I had always imagined throughout the war years in every country invaded by the Nazi’s that if you were a law-abiding (non-Jewish) citizen you were relatively safe from persecution. This book presents a whole new perspective. In addition to those of Jewish descent, anyone who was a registered communist or socialist or openly supported an opposing political party and gypsies were immediately rounded up and deported to camps. Anyone who disobeyed a law as minor as avoiding a curfew or appeared in public without proper ID could get shot on sight. Anyone who showed open disrespect for a Nazi in uniform, got caught “looking suspicious”, was on a “wrong” mailing list, or was simply rumored to have done something unpatriotic were exposed to hours of interrogation and often disposed of without much opposition from the general public. The hospitalized old, frail, and mentally ill were almost always sent to camps. Most citizens tried to keep a low profile, avoid suspicion, mind their own business. In fact, the deportations were vastly ignored. If it didn’t directly effect someone personally... it was best to pretend it never even happened. As a result, the average Austrian civilians turned their back on their Jewish neighbors and friends or savagely aided in their persecution. It was every man for himself.

Sarah Gainham’s writing style is mediocre. Sentences sometimes lack logical structure. But after a few chapters, it is easy to become so absorbed in the story that the unpolished sentence form becomes a minor detail. "Night Falls on the City" is a captivating tale of love and hate, good and evil, human strength and weakness, and the hell-on-earth nightmare brutality of war under Nazi domination, and later the Russian occupation. Anyone with an inexhaustible interest in World War II tales would appreciate this book’s descriptive references to obscure wartime scenes such as Julie Homburg’s impression as a famed actress on tour in Poland... the eerie pretense of normalcy and the subtle display of contempt for the German man in uniform. However, from a Jewish standpoint, "Night Falls on the City" barely skims the surface of the evil insanity of the Third Reich. Books two and three of the trilogy are "A Place in the Country", and "Private Worlds." ( )
  LadyLo | Apr 12, 2013 |
From the nazi takeover of 1938 to the 1945 Russian invasion, actress jennie homberg devotes herself to the task of concealing her Jewish husband and sees with bewildered horror the devastation of a beloved city.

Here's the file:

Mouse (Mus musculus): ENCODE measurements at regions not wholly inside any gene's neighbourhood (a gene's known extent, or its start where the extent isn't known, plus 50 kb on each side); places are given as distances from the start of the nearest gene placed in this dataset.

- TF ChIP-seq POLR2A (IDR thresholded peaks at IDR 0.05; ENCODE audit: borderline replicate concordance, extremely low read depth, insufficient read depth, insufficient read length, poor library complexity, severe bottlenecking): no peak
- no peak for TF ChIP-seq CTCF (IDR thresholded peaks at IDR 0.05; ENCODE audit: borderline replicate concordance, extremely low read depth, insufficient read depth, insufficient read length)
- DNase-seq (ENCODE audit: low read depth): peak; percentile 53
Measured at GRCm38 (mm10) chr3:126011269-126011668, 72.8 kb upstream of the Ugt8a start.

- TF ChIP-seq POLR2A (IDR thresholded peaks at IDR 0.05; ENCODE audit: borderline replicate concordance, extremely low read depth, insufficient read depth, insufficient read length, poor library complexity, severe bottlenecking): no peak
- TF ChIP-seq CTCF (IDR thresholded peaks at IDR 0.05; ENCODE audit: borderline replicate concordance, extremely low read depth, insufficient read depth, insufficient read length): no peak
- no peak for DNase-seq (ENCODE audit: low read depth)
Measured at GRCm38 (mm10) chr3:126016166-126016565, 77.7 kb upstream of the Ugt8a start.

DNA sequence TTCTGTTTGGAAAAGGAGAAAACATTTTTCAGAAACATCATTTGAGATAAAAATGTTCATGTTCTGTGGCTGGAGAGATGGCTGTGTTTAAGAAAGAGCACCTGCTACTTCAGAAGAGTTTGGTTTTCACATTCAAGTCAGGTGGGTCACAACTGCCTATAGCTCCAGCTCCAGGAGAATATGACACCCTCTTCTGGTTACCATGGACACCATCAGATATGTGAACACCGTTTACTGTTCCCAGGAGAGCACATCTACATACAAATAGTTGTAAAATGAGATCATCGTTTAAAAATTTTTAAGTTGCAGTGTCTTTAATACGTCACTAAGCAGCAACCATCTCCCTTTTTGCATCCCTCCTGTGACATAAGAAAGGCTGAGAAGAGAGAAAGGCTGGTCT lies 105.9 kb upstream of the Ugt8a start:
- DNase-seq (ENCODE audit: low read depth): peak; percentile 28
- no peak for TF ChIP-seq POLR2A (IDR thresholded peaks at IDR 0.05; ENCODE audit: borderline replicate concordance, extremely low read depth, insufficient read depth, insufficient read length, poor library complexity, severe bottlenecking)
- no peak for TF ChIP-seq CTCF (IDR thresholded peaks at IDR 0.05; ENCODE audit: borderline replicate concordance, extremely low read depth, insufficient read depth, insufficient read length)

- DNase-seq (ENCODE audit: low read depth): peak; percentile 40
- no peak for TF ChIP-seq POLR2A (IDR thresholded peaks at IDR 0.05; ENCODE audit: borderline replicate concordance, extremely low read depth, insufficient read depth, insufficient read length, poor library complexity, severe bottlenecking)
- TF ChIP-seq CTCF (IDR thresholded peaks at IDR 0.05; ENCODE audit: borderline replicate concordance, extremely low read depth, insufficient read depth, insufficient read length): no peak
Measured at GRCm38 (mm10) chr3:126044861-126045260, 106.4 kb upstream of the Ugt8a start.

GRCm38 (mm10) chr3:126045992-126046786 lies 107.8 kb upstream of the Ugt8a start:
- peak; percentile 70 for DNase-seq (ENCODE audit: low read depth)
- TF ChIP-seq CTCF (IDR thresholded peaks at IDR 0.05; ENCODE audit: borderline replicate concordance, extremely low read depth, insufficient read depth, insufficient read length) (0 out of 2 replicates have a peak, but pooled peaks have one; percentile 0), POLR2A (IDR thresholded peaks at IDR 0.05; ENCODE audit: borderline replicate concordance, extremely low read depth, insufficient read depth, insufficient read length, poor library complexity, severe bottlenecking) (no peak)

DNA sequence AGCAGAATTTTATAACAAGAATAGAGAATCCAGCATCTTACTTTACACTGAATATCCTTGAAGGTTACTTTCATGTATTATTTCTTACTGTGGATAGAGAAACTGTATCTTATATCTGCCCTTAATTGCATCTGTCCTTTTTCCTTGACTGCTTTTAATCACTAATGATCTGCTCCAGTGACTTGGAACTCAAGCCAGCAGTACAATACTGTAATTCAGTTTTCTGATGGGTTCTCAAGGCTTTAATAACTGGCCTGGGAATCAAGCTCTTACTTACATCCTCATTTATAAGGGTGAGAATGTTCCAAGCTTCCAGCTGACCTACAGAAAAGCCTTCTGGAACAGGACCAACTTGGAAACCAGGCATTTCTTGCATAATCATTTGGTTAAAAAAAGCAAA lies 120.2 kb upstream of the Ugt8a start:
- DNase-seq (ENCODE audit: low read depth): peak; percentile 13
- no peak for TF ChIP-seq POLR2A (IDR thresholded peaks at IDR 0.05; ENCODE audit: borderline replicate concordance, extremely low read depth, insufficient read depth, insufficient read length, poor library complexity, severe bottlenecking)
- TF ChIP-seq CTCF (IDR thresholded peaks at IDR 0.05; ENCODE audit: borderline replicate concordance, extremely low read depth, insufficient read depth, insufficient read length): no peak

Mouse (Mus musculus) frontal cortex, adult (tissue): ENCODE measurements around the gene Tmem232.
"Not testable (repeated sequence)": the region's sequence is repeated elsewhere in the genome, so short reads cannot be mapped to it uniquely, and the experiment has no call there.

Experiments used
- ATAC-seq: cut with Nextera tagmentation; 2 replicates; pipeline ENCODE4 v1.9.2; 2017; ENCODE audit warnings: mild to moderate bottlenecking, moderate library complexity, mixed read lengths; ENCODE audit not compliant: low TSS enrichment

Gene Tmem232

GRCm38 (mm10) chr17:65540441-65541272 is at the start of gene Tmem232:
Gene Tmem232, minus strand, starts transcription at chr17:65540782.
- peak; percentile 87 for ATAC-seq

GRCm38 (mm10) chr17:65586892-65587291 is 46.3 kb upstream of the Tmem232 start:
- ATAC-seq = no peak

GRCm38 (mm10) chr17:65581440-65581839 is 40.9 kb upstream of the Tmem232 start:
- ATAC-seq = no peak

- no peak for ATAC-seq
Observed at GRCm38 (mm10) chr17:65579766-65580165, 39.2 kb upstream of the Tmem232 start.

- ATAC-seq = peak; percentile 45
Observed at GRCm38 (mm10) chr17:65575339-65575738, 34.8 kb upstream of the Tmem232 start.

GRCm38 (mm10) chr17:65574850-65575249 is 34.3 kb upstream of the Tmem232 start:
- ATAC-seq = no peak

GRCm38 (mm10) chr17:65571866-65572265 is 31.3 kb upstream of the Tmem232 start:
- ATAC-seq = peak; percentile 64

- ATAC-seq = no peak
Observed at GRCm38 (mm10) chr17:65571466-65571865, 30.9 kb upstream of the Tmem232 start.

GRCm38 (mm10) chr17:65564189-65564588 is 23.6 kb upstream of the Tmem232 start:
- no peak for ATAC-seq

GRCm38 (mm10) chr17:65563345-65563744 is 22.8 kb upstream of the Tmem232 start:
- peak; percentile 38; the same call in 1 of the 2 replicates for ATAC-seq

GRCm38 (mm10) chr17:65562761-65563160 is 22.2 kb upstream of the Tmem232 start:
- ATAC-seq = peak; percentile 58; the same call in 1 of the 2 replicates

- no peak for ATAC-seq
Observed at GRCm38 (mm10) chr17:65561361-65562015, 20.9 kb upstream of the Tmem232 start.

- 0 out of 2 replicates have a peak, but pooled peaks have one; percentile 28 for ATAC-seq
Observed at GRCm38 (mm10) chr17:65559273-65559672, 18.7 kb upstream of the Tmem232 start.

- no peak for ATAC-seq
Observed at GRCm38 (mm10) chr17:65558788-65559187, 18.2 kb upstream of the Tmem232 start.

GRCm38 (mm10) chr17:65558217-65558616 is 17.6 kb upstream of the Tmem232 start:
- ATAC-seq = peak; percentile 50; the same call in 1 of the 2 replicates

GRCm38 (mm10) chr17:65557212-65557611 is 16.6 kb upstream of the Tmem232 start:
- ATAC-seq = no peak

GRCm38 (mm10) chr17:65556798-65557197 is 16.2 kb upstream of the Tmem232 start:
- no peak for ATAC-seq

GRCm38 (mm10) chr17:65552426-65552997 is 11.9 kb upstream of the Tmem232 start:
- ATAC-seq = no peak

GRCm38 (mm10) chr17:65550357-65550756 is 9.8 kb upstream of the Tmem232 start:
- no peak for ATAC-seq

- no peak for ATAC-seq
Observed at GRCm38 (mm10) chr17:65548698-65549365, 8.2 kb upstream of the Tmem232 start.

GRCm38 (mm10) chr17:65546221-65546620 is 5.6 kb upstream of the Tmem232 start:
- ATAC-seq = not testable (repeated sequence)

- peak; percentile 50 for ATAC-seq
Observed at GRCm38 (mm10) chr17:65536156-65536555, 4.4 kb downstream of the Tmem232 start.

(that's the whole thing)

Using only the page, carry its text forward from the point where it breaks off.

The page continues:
edella | Jul 15, 2009 |
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The unlit auditorium of the huge theatre was a constant presence of authority and grandeur, containing in its looming interior the promise and threat of the evening lights and chatter, of the public who were its loving judges.
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Book description
This extraordinary and controversial novel is about Vienna; it centres on the fate of a classical actress, from the Anschluss of 1938 to the Russian invasion of Austria in 1945.

Julia Homburg's husband is a socialist politician, scholar and philosopher; he is also a Jew. The moment the advance agents of the Nazi Terror reach Vienna, the ancient crucible of an ordered and cultured society, the whole framework of his life is smashed: he must flee or hide, change suddenly from a man of position among friends into an outlaw; if caught he will be tortured and killed.

Julia succeeds in hiding him for all of the war years in their Vienna home.

This is the central thread of a story that holds many others; that embraces the destinies of a great cast of characters throughout the long rape of Viennese civilisation and culture. These charters are brilliantly imagined and developed, from Kerenyi, the man of independent mind always close to arrest, to Ruth, the helpless victim of the black madness that overtook Europe.
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This is an intense tale of love and betrayal set in wartime Vienna. Vienna, 1938: a place of high culture, gilded opera houses and intellectual salons. Beautiful actress Julia Homburg and her politician husband Franz Wedeker embody all the enlightened brilliance of their native city. But Wedeker is Jewish and just across the border the tanks of the Nazi Reich are primed for the Anschluss. When the SS invade, lists are drawn up and disappearances become routine, Franz must be concealed. With daring ingenuity, Julia conjures a hiding place. In the shadow of oppression the old certainties evaporate; the streets are full of spies and collaborators, allegiances shift and ancient hatreds resurface. A clear conscience is a luxury few can afford and Julia finds she must strike a series of hateful bargains with the new order if she and her husband are to survive.… (more)